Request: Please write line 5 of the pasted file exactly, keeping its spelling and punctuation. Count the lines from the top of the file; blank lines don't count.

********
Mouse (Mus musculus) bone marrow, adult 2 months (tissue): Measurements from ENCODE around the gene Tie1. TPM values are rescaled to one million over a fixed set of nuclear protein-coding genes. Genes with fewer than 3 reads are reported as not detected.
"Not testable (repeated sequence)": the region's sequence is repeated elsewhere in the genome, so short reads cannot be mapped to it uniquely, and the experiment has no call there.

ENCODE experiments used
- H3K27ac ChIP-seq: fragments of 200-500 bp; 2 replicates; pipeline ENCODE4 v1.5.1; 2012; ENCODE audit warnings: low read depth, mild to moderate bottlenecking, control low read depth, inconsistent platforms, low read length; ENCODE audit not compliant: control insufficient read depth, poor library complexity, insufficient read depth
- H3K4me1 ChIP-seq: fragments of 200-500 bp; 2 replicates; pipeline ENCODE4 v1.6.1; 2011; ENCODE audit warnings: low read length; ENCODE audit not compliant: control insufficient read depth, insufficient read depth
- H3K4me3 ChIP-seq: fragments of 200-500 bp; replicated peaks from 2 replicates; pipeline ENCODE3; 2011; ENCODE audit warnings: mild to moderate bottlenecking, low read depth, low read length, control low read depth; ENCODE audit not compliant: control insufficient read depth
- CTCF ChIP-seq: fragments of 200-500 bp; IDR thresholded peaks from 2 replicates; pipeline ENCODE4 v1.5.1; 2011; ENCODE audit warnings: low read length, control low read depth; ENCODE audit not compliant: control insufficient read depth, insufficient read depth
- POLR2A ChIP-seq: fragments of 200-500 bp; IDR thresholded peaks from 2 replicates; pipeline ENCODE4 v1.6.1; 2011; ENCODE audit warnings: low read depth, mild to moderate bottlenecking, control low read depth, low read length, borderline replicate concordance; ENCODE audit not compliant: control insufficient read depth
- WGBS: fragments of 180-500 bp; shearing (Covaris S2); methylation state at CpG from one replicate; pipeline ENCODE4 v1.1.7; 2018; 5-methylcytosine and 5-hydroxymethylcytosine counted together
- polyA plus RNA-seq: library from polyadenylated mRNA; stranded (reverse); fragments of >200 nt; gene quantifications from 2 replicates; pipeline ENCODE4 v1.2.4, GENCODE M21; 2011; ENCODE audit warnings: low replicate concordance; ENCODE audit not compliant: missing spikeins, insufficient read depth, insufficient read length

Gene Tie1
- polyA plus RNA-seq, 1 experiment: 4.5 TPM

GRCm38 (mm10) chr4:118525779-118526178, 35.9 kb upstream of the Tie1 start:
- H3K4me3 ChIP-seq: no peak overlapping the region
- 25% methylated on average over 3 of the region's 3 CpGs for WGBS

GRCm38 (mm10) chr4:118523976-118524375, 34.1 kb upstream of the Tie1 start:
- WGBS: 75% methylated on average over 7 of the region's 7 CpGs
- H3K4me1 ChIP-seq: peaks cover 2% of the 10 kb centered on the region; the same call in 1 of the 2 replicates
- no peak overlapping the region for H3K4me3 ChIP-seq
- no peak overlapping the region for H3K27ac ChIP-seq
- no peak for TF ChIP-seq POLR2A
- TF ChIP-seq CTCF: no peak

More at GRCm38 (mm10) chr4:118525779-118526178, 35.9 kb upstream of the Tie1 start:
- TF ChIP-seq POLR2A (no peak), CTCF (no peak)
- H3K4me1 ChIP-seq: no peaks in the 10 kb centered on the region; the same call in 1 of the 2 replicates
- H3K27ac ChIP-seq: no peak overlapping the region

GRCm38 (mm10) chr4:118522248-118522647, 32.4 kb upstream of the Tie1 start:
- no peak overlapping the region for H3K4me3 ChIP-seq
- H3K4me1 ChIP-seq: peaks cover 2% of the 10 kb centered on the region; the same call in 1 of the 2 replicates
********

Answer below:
- H3K4me1 ChIP-seq: fragments of 200-500 bp; 2 replicates; pipeline ENCODE4 v1.6.1; 2011; ENCODE audit warnings: low read length; ENCODE audit not compliant: control insufficient read depth, insufficient read depth